Biology in the Age of Computing

Biology in the Age of Computing: Online Resources for Teachers and Students

As part of NWABR’s ongoing commitment to inspiring students in science, we are excited to announce an upcoming webinar featuring NWABR program staff and partner scientists. The webinar is geared towards teachers and students, as well as formal and informal educators and will be archived for future viewing. We hope to see you online!

Wednesday, February 8th from 11:00am to 12:00pm PST
If you’d like to register for the event, click here.

Join us as we share curricula, online resources, teacher experiences and research findings from Bio-ITEST: New Frontiers in Bioinformatics and Computational Biology, a program funded by the National Science Foundation that brings the exciting field of bioinformatics to high school teachers and students. Bioinformatics is the application of computer science and information technology to the field of biology and medicine. With a strong emphasis on increasing student awareness of STEM careers, each Bio-ITEST lesson features an individual who uses bioinformatics in their work, or whose work is made possible by bioinformatics. The presentation will include an overview of curricular units, including introductory lessons on genetic testing and advanced lessons on genetic research, as well as an exploration of the online resources. Presenters will share lessons learned about increasing student STEM career awareness and engagement in the context of the Bio-ITEST project.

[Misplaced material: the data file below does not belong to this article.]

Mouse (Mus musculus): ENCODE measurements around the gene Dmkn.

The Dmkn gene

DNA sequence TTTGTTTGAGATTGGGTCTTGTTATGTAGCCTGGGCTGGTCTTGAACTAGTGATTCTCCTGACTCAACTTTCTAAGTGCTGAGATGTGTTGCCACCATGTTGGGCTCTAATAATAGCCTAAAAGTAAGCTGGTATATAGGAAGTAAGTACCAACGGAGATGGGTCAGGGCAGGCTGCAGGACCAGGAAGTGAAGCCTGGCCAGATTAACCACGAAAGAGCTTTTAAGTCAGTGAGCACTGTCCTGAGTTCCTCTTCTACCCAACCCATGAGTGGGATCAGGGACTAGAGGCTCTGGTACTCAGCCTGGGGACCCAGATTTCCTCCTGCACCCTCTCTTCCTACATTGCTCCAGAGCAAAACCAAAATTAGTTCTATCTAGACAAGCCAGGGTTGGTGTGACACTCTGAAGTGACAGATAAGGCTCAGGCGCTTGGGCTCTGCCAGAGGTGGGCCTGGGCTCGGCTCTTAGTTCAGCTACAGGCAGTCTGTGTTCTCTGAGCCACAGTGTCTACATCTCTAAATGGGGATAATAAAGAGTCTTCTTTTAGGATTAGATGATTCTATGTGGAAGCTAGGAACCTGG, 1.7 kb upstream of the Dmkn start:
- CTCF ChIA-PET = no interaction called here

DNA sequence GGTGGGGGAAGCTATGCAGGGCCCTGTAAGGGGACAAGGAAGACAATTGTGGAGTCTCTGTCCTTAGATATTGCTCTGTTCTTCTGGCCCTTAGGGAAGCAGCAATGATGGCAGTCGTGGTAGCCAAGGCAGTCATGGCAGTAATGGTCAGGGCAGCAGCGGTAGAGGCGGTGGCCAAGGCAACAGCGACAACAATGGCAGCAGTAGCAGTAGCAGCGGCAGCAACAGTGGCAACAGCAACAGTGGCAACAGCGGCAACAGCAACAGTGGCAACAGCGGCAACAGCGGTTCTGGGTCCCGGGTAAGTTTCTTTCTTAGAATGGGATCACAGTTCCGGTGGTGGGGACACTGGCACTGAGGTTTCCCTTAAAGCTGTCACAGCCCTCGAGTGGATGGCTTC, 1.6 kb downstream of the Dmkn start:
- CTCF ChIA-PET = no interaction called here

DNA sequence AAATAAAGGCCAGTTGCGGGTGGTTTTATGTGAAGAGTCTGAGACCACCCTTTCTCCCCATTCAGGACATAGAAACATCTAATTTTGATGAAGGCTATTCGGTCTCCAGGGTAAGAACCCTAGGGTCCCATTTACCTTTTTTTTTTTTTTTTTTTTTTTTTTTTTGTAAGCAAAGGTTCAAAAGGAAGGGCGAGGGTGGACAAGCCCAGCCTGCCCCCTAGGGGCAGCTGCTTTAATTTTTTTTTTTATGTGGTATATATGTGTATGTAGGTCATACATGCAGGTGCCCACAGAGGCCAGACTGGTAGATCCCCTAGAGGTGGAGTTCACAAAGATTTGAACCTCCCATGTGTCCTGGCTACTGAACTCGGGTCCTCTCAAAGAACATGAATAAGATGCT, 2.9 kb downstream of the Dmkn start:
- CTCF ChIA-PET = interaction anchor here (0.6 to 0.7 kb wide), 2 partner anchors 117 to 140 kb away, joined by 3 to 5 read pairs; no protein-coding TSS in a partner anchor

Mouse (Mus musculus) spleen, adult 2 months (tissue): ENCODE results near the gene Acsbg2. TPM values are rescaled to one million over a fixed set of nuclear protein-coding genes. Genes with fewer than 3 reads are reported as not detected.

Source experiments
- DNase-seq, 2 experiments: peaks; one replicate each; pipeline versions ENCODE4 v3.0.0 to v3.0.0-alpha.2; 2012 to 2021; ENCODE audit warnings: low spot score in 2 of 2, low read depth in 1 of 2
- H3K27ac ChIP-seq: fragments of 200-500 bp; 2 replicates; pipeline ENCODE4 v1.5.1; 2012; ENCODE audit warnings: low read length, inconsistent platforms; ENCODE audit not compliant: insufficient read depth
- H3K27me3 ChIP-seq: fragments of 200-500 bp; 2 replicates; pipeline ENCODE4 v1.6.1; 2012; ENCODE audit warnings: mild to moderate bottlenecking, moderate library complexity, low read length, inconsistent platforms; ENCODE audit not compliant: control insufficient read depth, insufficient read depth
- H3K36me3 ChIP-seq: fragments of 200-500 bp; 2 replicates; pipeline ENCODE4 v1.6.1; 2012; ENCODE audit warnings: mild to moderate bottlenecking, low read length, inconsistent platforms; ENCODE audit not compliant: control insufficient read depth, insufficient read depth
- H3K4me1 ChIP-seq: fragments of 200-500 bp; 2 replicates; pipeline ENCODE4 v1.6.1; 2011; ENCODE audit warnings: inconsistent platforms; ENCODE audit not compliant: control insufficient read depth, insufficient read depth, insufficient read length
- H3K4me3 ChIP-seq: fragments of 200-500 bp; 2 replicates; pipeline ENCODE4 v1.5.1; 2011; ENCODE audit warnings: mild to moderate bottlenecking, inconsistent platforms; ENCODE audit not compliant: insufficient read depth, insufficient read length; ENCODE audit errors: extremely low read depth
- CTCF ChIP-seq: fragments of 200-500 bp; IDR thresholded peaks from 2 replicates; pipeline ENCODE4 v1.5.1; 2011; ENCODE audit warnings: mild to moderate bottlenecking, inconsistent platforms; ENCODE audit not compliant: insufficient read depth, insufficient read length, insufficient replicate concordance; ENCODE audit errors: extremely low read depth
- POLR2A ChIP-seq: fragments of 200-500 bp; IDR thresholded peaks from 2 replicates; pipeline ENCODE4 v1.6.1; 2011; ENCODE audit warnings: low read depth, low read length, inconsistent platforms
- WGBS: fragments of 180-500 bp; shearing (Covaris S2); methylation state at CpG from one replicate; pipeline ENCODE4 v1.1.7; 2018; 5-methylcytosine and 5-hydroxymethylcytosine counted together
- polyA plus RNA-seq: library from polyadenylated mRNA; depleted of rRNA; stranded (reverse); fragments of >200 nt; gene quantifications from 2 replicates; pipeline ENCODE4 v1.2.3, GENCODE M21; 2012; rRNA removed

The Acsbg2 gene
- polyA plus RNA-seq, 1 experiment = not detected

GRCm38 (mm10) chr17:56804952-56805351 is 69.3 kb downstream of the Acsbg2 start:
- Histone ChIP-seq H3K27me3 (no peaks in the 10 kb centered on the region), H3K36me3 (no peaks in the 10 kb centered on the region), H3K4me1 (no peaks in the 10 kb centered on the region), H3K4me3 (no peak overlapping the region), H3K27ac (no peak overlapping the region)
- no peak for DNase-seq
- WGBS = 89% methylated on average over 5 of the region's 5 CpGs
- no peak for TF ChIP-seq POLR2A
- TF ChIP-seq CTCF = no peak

Biology in the Age of Computing: Online Resources for High School Teachers and Students is presented in partnership with the National Girls Collaborative Project and EdLab Group.

The National Girls Collaborative Project is partially funded by a grant from the National Science Foundation, GSE/EXT: National Girls Collaborative Project: Building the Capacity of STEM Practitioners to Develop a Diverse Workforce, Grant No.HRD-1103073. The Bio-ITEST program is made possible by an Innovative Technology Experiences for Students and Teachers grant award from the National Science Foundation, DRL-0833779.

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